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Free but Failing: Community Colleges

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Free but Failing: Community Colleges

U.S. News and World Report September 17, 2015
EducationHigher Ed
Urban PolicyEducation

In an attempt to promote his flagging free community college plan, President Barack Obama recently made a pitch at Macomb Community College in Michigan. "It's an idea that makes sense," he said.

The reality, however, is more complicated. The president's plan – which would make the first two years of community college free for students who make good progress toward obtaining their degree, attend school at least half-time and maintain a 2.5 GPA – mostly ignores an unfortunate truth about America's community colleges: They're in bad shape. Without serious reform, it makes little sense to send more students to these institutions.

Community colleges exhibit the lowest graduation rates of any type of higher education institution... The most reliable estimates suggest that only 20 to 25 percent of community college students eventually move on to four-year schools.

Community colleges exhibit the lowest graduation rates of any type of higher education institution. According to federal data, only 19.5 percent of community students graduate within three years. And as time goes on, even fewer students are making it to graduation day at community colleges. Among two-year colleges, the community college sector is the only one with decreasing graduation rates.

In his speech at Macomb, Obama alluded to the role of community colleges in preparing students for traditional four-year colleges. But it's not your typical community college student who transfers to a four-year school. The most reliable estimates suggest that only 20 to 25 percent of community college students eventually move on to four-year schools.

The financial outcomes of students who have borrowed to attend community college aren't too rosy, either. Though community colleges offer the cheapest college degrees, their students are the most likely default on their loans within three years. And defaults are climbing, too: From 2009-2010 to 2011-2012, the growth of default rates at community colleges was second only to that at four-year public colleges.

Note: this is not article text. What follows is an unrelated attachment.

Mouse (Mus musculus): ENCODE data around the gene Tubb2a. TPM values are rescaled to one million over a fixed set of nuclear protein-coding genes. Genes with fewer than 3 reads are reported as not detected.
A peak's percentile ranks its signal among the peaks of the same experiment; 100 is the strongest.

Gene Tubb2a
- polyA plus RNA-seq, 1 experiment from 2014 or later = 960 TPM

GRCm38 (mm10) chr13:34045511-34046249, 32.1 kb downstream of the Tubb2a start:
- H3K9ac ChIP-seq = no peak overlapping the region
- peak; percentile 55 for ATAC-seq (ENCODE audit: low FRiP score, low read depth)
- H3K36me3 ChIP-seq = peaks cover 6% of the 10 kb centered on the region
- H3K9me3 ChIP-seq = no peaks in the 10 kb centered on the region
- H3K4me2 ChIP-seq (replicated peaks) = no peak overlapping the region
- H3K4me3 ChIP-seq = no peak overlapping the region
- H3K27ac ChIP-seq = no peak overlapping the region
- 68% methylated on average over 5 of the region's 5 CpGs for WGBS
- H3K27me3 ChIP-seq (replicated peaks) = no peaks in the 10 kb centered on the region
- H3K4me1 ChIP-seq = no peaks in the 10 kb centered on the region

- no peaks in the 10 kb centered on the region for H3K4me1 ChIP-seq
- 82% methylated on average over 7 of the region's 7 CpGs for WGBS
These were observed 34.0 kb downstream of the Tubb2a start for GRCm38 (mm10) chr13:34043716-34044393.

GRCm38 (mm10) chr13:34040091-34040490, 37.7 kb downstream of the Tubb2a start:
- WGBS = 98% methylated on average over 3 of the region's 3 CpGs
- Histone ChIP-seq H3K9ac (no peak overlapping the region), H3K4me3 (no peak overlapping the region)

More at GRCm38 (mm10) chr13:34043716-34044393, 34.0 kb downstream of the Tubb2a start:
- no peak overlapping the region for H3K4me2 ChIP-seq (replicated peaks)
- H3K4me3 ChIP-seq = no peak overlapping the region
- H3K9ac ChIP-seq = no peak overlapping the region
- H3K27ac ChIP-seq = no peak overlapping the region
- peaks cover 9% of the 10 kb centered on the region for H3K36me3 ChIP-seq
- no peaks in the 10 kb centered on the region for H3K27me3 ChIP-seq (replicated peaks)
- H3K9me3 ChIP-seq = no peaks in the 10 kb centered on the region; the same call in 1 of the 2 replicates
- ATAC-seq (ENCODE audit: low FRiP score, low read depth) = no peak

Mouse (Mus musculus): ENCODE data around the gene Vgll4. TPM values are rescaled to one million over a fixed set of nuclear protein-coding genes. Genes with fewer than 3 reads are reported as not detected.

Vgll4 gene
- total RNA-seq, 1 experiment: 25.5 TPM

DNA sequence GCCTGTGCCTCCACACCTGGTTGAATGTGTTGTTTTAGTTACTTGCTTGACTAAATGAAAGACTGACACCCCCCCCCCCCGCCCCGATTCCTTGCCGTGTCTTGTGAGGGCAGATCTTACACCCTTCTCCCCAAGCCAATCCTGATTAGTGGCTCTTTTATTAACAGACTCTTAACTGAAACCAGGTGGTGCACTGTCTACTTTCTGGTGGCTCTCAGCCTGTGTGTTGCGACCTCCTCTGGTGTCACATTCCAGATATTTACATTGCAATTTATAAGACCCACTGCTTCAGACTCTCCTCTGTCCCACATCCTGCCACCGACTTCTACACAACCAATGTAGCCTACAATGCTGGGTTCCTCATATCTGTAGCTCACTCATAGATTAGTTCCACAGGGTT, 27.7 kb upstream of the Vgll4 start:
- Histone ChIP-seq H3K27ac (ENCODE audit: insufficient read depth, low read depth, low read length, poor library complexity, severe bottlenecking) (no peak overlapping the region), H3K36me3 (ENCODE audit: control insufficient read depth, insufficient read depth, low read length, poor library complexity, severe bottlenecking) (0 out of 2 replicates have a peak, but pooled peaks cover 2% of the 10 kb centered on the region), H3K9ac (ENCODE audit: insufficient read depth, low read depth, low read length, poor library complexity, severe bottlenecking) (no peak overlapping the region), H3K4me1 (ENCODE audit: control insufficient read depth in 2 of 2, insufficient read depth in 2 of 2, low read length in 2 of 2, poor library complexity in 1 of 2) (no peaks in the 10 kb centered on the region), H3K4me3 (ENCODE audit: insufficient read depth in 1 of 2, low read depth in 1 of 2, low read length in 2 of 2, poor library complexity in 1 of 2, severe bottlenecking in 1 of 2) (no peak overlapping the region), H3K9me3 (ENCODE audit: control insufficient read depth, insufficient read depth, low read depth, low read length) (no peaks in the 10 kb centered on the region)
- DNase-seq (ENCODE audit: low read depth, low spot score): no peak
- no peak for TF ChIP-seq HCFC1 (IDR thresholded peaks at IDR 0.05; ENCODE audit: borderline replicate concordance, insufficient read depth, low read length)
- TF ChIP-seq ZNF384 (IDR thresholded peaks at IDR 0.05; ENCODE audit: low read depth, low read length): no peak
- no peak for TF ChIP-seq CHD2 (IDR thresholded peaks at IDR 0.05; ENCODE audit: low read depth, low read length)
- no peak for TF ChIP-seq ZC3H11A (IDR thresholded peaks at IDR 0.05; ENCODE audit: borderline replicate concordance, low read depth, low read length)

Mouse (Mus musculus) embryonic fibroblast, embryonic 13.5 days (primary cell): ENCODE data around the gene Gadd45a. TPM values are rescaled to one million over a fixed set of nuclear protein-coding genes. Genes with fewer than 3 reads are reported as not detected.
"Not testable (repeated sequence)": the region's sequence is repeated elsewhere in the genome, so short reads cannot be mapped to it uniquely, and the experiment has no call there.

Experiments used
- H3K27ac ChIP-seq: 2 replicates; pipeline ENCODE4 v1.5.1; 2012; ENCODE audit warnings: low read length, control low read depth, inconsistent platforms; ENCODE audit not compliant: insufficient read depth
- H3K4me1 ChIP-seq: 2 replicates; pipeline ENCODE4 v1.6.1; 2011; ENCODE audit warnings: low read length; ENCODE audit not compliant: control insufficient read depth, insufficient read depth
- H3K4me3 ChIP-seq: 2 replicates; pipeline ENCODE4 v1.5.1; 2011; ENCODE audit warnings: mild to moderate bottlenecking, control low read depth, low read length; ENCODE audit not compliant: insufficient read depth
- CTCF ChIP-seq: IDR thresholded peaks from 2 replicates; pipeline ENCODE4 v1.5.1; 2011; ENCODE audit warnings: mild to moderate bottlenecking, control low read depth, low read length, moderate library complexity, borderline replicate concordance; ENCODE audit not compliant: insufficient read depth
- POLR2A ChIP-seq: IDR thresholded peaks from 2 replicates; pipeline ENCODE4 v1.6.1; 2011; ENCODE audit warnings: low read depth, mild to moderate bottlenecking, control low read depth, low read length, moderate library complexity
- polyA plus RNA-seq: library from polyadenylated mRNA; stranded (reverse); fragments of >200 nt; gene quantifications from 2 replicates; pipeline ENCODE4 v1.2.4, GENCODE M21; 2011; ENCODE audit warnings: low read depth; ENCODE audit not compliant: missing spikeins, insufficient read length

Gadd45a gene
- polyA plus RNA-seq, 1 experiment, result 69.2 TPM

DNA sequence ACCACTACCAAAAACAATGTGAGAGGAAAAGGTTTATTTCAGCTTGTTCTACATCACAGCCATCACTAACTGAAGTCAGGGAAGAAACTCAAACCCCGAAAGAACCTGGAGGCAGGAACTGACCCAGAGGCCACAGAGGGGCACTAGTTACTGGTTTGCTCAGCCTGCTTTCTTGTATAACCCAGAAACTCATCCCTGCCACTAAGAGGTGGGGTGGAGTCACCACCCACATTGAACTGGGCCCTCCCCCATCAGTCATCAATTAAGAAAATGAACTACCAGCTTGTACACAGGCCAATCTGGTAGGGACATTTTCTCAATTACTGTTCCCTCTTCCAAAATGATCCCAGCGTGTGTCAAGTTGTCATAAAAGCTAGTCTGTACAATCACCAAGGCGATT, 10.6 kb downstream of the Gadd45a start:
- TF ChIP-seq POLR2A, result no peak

Without seriously reforming the community college sector, it would be unwise to simply make it easier for students to attend community colleges...

It's not terribly difficult to understand these subpar outcomes. Community college students usually work full-time while enrolled, making it difficult for them to devote full attention to their studies. Studies also show that students who enter community college tend to lack focus, and schools fail to do their part to provide sufficient direction.

Without seriously reforming the community college sector, it would be unwise to simply make it easier for students to attend community colleges, as Obama's plan promises to do. While the president initially said that grant awards would be tied to performance, his budget indicates that the government will disburse new funds based on factors unrelated to student success.

Instead of simply pushing more students into a failing system, both policymakers and community college administrators should work towards offering students more direction and shortening the amount of time they spend getting their degrees. College community administrators should emulate successful examples like North Carolina's Pamlico College, where advisors track student progress, and California's Foothill College, which constantly re-evaluates its strategies for student success. They might also look at technical and for-profit colleges, which prepare students for the working world by offering relevant coursework and internships.

In order to encourage innovation and greater student success, the federal government should provide new funding to community colleges that both have a proven track record of student achievement and commit to improving student advisory programs. To incentivize underperforming schools, policymakers should make schools' student loan eligibility contingent on improving graduation and loan repayment rates. And to push students to graduate quickly, students should receive smaller unsubsidized loan awards after their fourth year of school.

It's certainly true that traditional four-year colleges aren't for everyone. Community colleges should offer a cheap, viable option for students looking to get ahead. With serious reform, there's a chance they will.

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